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I’ve long lost count of the number of times I’ve seen A CHORUS LINE, at one time the longest running show on Broadway.  As a serial monogamist, in the company of a number of girlfriends and a number of wives, I saw the original cast, several replacement casts, and the last revival, too, on Broadway, and the touring company of that revival as well.

The civilians among you, if you know anything about the show, are hip to that top-hatted and tailed, glittered and mirrored finale, harking back with a nod, a wink and a high kicked five, six, seven, eight to a Broadway that disappeared eighty years ago, or maybe never was.

But the rest of the show, the most of A CHORUS LINE, is the statement, the restatement, the overstatement of desire, need and want by its cast, anecdotal narrative culled from interviews with dancers, some of whom were in that original cast—and who might have had good reason to resent the fortunes made on their confessions.

The show is short—under two hours, with no plot other than those anecdotal self revelations of its cast—nor intermission, which might very well have allowed the audience time to consider, and perhaps judge, the cast and its ambitions, perhaps a bit more harshly than might be considered socially acceptable in our sensitive society even in those long ago and benighted times.

To provide some cultural understanding of a paradigm shift, when the show first opened, a standing ovation was considered  a very special thing, reserved for genuine transcendence.

By the time we saw the revival, every performance—to be clear, everything, every fucking thing—was granted a standing O, diminishing the value of what had once been an acknowledgment of electrifying excellence.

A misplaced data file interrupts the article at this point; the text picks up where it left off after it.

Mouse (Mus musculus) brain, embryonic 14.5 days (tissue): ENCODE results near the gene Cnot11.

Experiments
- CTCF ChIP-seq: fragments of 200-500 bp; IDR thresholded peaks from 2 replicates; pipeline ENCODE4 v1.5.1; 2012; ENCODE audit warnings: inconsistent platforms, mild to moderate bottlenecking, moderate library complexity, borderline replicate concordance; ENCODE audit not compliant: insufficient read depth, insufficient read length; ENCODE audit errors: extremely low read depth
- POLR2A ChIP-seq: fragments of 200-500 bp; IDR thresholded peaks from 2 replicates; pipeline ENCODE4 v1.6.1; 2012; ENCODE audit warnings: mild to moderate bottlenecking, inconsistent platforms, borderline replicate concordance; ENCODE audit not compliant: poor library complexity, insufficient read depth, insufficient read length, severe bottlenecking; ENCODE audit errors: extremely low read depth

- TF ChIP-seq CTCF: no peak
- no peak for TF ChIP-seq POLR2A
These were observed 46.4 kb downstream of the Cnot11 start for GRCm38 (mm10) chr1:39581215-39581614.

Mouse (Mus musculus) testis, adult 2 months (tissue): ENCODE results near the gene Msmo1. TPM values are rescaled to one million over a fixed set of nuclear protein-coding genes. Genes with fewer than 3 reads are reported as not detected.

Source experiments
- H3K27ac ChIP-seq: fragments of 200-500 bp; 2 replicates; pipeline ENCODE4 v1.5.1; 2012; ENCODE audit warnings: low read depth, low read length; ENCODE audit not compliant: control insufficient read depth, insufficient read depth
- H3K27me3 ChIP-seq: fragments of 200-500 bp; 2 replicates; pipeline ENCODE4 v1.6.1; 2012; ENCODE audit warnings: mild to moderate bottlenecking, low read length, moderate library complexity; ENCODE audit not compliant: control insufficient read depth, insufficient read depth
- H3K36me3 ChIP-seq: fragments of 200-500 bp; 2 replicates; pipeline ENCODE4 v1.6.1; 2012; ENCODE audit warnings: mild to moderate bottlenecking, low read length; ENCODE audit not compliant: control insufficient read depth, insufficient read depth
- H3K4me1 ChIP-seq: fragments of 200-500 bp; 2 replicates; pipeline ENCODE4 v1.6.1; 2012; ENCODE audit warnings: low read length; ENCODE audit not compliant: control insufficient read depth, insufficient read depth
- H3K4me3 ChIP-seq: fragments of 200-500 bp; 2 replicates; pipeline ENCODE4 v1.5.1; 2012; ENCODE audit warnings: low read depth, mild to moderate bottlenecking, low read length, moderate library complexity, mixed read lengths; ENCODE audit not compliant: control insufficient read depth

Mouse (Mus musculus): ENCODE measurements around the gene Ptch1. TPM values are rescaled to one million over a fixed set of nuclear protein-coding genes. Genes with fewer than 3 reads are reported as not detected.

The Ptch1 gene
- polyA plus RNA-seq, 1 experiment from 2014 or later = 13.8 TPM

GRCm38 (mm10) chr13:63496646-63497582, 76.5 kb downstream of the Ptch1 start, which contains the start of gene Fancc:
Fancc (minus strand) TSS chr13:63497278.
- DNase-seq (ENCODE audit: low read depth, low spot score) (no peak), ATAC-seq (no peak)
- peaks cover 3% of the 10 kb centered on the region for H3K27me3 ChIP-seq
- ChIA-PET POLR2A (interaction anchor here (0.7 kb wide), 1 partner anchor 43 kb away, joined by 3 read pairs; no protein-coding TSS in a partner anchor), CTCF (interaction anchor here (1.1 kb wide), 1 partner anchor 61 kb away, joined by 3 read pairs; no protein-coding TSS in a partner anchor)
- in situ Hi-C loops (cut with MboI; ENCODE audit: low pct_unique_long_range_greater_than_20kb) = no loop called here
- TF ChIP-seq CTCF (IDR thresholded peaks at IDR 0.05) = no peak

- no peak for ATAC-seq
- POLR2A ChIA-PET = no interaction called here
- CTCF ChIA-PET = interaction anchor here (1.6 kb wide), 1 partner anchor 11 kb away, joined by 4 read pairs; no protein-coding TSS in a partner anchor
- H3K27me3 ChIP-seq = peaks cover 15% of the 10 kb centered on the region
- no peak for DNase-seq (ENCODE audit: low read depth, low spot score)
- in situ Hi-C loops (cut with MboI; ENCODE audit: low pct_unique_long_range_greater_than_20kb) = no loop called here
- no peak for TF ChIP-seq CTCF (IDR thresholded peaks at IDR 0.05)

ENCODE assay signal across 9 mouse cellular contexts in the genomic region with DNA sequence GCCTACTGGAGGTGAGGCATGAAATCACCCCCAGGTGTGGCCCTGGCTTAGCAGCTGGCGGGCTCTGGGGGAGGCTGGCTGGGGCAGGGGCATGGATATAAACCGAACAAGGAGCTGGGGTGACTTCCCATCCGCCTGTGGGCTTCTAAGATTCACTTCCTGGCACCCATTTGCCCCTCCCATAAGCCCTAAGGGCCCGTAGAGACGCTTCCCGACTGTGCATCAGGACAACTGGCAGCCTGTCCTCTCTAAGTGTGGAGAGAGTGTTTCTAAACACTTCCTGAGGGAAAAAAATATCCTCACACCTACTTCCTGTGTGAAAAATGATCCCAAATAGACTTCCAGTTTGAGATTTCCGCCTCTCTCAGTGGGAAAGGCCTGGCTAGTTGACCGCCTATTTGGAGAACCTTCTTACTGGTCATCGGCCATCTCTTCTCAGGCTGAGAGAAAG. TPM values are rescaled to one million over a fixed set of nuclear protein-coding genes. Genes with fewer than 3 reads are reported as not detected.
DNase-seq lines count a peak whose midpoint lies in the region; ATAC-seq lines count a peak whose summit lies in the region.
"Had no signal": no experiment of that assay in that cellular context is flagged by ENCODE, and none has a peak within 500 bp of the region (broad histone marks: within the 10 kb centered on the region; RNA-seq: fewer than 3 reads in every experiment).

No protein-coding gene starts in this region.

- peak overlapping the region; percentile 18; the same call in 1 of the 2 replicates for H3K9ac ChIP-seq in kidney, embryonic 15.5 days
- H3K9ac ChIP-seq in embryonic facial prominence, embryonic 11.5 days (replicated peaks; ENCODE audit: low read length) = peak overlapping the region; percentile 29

Just to overstate the obvious, transcendence had been supplanted by showing up.

This all came to mind in the recent reports of the broken hearts, diminished souls and shattered dreams of comics careers never materialized, brought to public attention by a comic book journalist whose last cleverness was the naming of his column, and who has made a name for himself by reviving that time honored entry from the now mostly forgotten Eric Berne’s mostly forgotten bestseller, “GAMES PEOPLE PLAY,” namely “Let’s you and him fight.”

The litany of disappointments with which this mook provocateur has provided us are intended to point out the cruelty of the comic book business—as if what is comic books today warrants the name of “business,”for fuck’s sake.  To the surprise of no one, they reveal a great deal about the guileless self- regard, not to mention, but mention I will, the utterly unwarranted expectations of those contributing to this list of personalized professional discontent.

Anecdotally, when I sought my first job in comics more than a half century ago, as an assistant to a legend in the field, a man whose work I had worshiped for a decade, I described my samples to him as “…mediocre.”  Without hesitation, he disabused me of this notion, describing them, and rightfully so, as “…worthless shit.”

He hired me anyway, because he needed a body—to erase pages, fill in blacks, and generally gofer for him—everything short of delivering work to publishers, because my shoulder length hair and faux proletarian clothing might have misrepresented him to his clients. Things were different back then, but would soon change, for good or evil, depending on your point of view.

I did scut work for him for a year, watching him draw for eight hours a day, listening to his endless monologue, and learned a priceless lesson, to whit—comics are pointless and frivolous entertainments which are difficult to do well.

It took me a good decade to learn how to do just that, and I have spent the rest of my life honing my craft in the service of this pointless stuff, to my lifelong pleasure and discomfort, in equal measure.

Some years ago, I found myself in a similar situation to that now long dead man who’d set me straight.  I hired an assistant, whose work was certainly as awful as mine had been. But like that mentor of mine, I needed a body, too—erasing, blacks, errands.

It was clear that he had been misinformed about the value and merit of his work, and assumed we were professional equals—destined to be partners in short order.  I helped him to a big bite of the reality sandwich, and to his credit he finally settled down.

A month later, we were all working in the studio, the stereo in full swing, when out of nowhere, this young fellow said, and I quote, “Fuck–this shit is hard.”